The bright future of Stefano Pioli’s Fiorentina
In Italy’s Serie A, Juventus, Inter and Milan are the three traditionally huge football clubs. Just behind them we have the likes of Roma, Lazio and Napoli. One club that also belongs to the group just behind the three huge striped teams is Fiorentina. La Viola have beautiful shirts, a lovely stadium and superstars such as Gabriel Batistuta, Roberto Baggio and Rui Costa have all had brilliant spells at the club. However, the last few years has been tough for the club and they’ve failed to be the European constants they potentially could be.
As this tactical analysis will show though, the future in Florence should be bright with a good coach in Stefano Pioli and a talented group of players assembled by the experienced sporting director Pantaleo Corvino. This analysis will look at Fiorentina’s recruitment, Pioli’s preferred tactics and the statistics behind their season so far.
Corvino is a wily old fox in Italian football. He rose to prominence at the turn of the century at Lecce, where he signed the likes of Cristian Ledesma, Valeri Bojinov and Mirko Vucinic while creating an exciting team. He then moved to Fiorentina in 2005 and built the team that reached the knock-out rounds of the 2009/10 Champions League with players like Luca Toni and Adrian Mutu and then became European mainstays with players like Stevan Jovetic, Adem Ljajic and Artur Boruc.
What’s always been clear in Corvino’s work is his contacts in Eastern Europe which he’s always used as a cheap market to get talented players he can then sell on for a huge profit. Corvino has now been back at Fiorentina since the summer of 2016 and we’ve seen him build a substantially younger squad than the one he inherited. Players like Borja Valero, Jakub Blaszczykowski and Nikola Kalinic has left and been replaced with the likes of Giovanni Simeone, Marco Benassi and academy player Federico Chiesa.
Corvino has also signed other young players with potential such as Nikola Milenkovic, David Hancko, Marko Pjaca, Dusan Vlahovic and most recently Jacob Rasmussen and Hamed Traore from Empoli. We can again see him dipping into the Eastern European market with his signings. They’re proving successful too; Milenkovic was signed for €5m and is destined to leave soon for a around €45-55m.
Corvino has also picked up more experienced players from clubs where they were not perhaps getting the game time they wanted or he simply saw a good player. The likes of Luis Muriel, Jordan Veretout, German Pezzella and Vitor Hugo spring to mind. All four are now vital to the young squad. The addition of Muriel has been very successful so far as he’s become the missing link in the front three. With him alongside Simeone and Chiesa, Fiorentina finally have an attacking trio that works together.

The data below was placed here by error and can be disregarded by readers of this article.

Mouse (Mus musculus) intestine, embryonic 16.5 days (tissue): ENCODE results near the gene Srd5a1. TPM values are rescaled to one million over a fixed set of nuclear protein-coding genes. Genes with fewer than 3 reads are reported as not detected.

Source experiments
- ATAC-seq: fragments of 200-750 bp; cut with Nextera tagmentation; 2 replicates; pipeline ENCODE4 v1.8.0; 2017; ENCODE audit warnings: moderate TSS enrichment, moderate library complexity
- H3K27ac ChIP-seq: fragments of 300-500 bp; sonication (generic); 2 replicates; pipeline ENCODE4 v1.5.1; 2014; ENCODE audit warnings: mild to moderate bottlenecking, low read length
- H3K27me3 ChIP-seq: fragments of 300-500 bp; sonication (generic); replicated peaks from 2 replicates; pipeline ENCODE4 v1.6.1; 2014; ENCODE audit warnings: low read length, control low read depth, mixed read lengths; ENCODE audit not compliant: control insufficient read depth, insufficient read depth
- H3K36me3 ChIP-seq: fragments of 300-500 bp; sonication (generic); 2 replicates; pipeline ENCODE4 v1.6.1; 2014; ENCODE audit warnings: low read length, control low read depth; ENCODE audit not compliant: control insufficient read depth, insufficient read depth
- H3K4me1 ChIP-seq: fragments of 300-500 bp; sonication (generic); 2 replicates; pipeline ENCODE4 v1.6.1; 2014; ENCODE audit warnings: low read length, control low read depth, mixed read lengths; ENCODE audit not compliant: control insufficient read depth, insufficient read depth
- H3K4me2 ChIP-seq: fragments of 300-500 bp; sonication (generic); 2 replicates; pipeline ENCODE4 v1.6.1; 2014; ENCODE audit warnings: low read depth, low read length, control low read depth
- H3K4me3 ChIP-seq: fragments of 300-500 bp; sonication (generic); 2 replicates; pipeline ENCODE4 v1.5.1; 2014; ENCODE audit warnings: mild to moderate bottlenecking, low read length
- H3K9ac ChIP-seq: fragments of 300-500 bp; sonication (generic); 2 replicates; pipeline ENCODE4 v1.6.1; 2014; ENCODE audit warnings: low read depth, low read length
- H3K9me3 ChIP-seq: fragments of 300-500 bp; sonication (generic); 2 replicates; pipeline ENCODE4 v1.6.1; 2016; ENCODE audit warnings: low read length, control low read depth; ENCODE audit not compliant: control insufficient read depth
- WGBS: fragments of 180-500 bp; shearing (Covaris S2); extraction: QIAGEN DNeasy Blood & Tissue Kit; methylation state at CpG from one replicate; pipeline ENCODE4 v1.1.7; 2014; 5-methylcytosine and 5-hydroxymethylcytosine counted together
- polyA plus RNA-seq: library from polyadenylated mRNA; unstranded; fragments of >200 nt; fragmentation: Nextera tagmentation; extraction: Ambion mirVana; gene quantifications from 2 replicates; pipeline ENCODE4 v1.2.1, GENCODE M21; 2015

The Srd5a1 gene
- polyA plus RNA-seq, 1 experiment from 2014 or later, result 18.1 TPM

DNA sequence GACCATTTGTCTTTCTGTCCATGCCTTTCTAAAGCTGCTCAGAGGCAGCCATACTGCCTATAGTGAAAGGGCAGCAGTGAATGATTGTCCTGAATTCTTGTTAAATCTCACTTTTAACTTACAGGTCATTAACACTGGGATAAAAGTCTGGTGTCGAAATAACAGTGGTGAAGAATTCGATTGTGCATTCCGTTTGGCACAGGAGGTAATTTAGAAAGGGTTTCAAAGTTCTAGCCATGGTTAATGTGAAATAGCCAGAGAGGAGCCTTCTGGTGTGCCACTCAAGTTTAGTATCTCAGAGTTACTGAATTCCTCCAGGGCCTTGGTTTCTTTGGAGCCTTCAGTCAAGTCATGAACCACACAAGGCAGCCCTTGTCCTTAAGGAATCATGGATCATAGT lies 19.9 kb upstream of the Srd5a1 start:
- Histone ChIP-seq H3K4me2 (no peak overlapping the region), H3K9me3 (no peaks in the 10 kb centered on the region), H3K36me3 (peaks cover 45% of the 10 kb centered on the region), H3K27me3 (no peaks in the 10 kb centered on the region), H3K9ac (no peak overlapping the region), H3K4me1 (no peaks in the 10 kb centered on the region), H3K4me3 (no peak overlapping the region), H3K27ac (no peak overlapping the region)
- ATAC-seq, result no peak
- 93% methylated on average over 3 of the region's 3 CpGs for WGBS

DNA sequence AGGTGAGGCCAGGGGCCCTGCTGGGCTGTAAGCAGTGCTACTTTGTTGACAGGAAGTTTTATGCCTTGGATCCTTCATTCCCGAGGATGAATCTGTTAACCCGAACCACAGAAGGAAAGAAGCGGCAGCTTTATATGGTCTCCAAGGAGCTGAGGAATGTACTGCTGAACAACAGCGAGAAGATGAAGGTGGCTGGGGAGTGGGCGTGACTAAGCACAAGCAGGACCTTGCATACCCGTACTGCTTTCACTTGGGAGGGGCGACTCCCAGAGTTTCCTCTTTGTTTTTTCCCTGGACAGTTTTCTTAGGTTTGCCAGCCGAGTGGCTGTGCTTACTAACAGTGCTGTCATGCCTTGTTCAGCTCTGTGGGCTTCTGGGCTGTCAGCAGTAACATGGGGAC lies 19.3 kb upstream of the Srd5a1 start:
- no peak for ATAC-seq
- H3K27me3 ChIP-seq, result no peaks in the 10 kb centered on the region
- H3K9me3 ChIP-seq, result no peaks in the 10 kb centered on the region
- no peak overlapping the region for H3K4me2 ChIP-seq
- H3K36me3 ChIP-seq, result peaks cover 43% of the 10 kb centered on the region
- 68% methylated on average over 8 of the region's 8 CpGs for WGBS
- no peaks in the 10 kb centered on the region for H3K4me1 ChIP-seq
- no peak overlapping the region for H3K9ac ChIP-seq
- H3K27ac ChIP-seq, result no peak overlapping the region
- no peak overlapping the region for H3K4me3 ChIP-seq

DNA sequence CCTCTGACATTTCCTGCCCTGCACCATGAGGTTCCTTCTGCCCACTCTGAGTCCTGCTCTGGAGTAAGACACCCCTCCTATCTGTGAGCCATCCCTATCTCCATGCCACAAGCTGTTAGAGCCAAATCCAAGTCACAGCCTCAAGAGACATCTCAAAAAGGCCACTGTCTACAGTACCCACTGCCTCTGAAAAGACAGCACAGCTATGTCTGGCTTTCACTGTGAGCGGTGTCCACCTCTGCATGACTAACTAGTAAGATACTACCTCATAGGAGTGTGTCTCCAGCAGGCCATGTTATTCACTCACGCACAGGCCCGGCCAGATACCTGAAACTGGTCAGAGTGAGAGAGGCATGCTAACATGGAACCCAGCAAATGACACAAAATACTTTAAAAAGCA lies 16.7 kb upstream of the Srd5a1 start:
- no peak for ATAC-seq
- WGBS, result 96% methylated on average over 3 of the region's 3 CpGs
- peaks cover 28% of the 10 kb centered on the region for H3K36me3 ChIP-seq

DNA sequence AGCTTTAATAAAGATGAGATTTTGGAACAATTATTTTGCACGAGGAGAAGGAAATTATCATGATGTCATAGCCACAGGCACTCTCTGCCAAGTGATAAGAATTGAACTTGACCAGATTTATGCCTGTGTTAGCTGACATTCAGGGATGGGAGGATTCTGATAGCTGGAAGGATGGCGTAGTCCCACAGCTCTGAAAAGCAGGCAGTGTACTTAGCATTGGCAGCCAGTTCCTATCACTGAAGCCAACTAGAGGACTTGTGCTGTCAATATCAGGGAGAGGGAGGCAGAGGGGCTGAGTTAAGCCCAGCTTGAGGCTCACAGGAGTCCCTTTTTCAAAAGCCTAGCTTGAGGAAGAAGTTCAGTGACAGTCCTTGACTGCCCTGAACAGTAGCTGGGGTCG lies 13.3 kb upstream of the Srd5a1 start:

The likes of Kevin Mirallas, Pjaca and Riccardo Saponara haven’t worked as the third attacker but Muriel seems to be just what Pioli’s attack was missing. By building such a young squad and adding a few more experienced players to the mix, Corvino has been planning for the long-term future. Now we are starting to see the fruits of his work. Next season will be when Fiorentina are really expected to push up the table.
Tactical analysis: Stefano Pioli’s tactics
Fans of Fiorentina reading this will definitely remember Paulo Sousa’s spell as coach at the club from 2015/16 and 2016/17. The first six months of his time in charge saw Fiorentina challenge at the top of the table playing an exciting brand of positional play with the likes of Valero, Federico Bernardeschi, Matias Vecino and Josip Ilicic shining.
Every single player of that side, which also included Milan Badelj, Kalinic, Gonzalo Rodriguez and the late Davide Astori, has left the club along with Sousa. Still though, Sousa’s fluid setup remains. Pioli has made his own tweaks to Sousa’s system but some principles remain. Let’s look at these.
First of all Fiorentina usually defend in a man-orientated 4-4-1-1/4-4-2. This differs from Sousa’s more positional defence. What’s interesting is the way the team rotates in possession. Sousa’s side created a 3-2-4-1 but Pioli is more flexible and uses either a 3-5-2 or 3-4-3 in attack. The picture below highlights the attacking shape against Napoli.
They create this shape with the following rotations. The right-back moves into the centre and becomes a third centre-back while the left-back pushes on down the wing. The two central midfielders remain in place centrally while the right-winger stays wide but the left-winger comes inside. The front two then takes up different positions. In the above example the left-winger moves higher and plays quite wide but if they had attacked in a 3-5-2 then he would have acted as a third central midfielder.
Federico Chiesa has become a key man for Pioli, not simply because of his immense talent, but also because of his ability to play wide as well as centrally. That makes him an option for either the touchline-hugging right-wing, the more centered left-wing position or one of the two striker roles.